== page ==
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The 2021 legislative session has been one of the strangest and most hotly-tempered sessions in recent memory and it now appears to be headed into overtime.

Cannabis legalization, the last of the governor’s big priorities, appears to be a victim of too-little, too-late with less than two hours remaining before the mandatory noon adjournment and with no agreement in place.

Governor Lujan Grisham herself has now become involved and personally began meeting with opponents trying to work out a deal before the legislature adjourns at noon today.

Senator Joseph Cervantes (D-Doña Ana), an opponent of legalization, has taken to Twitter to share each time sponsors bring forward new amendments. One version, according to Cervantes, circulated as late as 3:00 pm yesterday. Another made the rounds at 8:12 am this morning.

Those amendments are meant to address changes sought by opponents, including Cervantes, though, with just a few hours left and no agreement in sight, they may be appearing too late.

For his part, Sen Cliff Pirtle (R-Roswell), whose own legalization bill died in Cervantes’ committee, very publicly had a three-foot-high stack of amendments delivered to his desk for all to see. Pirtle is dissuading no one from the notion that he will run out the clock by offering all those amendments, if necessary.

Sen. Cliff Pirtle (R-Roswell)

So will it get a vote? While there is technically enough time to get this bill passed and over the to House for concurrence before noon, time is not the only challenge. The bill has undergone so many last-minute changes it is hard to count votes.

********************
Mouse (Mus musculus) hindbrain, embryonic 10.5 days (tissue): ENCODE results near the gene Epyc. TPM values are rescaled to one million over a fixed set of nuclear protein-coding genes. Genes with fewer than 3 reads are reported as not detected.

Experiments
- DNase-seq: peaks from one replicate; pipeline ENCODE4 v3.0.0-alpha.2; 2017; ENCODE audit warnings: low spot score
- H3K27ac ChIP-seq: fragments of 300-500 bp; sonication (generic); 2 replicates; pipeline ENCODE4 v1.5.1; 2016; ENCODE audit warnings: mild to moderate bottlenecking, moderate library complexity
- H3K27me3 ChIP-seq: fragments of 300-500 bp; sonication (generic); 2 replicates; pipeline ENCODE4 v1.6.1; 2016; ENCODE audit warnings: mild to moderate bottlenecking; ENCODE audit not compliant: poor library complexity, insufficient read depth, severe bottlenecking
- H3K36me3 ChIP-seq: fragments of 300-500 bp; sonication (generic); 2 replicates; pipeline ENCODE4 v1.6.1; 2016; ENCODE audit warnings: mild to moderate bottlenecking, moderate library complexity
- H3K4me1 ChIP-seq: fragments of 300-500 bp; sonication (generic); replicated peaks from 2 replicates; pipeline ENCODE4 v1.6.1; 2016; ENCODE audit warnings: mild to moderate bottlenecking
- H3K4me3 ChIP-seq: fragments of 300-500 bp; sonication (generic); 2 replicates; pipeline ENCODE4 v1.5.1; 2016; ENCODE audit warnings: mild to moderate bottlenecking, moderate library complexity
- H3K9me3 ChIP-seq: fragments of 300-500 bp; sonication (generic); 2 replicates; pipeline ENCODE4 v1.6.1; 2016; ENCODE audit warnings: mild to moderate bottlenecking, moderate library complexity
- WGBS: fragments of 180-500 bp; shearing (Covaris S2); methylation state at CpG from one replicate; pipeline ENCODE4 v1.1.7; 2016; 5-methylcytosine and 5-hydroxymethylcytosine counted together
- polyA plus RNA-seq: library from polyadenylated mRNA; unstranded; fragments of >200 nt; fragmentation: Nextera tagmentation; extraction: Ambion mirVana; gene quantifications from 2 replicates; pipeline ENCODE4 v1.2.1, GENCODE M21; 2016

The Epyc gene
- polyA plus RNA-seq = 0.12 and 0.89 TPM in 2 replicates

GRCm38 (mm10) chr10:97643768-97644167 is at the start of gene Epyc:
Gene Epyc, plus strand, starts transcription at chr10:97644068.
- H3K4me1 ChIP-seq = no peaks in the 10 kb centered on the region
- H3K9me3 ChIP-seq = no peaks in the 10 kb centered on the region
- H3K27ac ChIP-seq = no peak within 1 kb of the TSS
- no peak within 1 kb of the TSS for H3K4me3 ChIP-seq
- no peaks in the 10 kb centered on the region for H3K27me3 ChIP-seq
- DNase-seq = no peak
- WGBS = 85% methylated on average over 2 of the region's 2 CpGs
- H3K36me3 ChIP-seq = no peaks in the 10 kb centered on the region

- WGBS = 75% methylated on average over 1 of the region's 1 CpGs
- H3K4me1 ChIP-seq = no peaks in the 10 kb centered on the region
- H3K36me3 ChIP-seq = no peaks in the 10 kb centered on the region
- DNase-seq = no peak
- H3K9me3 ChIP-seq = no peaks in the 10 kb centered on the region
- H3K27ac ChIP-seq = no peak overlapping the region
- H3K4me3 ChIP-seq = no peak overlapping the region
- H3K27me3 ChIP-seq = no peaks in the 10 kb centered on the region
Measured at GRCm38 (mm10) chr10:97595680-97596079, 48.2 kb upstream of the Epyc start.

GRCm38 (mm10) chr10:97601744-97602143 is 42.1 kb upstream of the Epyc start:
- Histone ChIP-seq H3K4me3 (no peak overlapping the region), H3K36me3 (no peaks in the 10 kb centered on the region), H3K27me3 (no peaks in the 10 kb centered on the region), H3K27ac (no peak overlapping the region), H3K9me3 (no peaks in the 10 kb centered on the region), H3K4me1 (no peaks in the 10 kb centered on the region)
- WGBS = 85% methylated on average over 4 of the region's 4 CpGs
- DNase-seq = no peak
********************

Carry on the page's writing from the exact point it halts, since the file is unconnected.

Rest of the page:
Special session? Governor Lujan Grisham’s office began teasing the idea of a special session — possibly as soon as two weeks from now — to finish the job if legislators don’t pass a bill today. Her spokespersons started making the press rounds yesterday to ensure that message got out.

“There are a lot of priorities left to be heard, and only so many hours left,” spokeswoman Nora Sackett said. “The governor is prepared to call a special session to get cannabis done and done right. It’s important enough and we’re close enough that the governor firmly believes it will be worth an extra effort.”

HB12 remains on the Senate calendar this morning, so anything could happen, but Senators began their day moving through last-minute House bills instead of cannabis.

The House, meanwhile, is using its last few hours debating concurrence on Senate amendments to HB20, the paid sick leave bill. Republicans are trying to run out the clock there as well, but House rules and a Democratic majority give leadership much more leeway to end debate and force a vote.

What did pass? The legislature did, however, pass some big legislation. The biggest may be a Constitutional amendment to use the multi-billion dollar land grant permanent fund for early childhood and public education. That question must be approved by voters first. The governor called it “the big deal” of the session.

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Legislators also passed landmark police accountability reforms, banned trapping on public lands, repealed the state’s antiquated abortion ban, and about a dozen other big deals. Yesterday, the Senate passed the Crown Act, a bill banning discrimination against Black and Native hairstyles. Read them all here.

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The House is still sending legislation to the Senate this morning so there may be more items to add to this list before noon.

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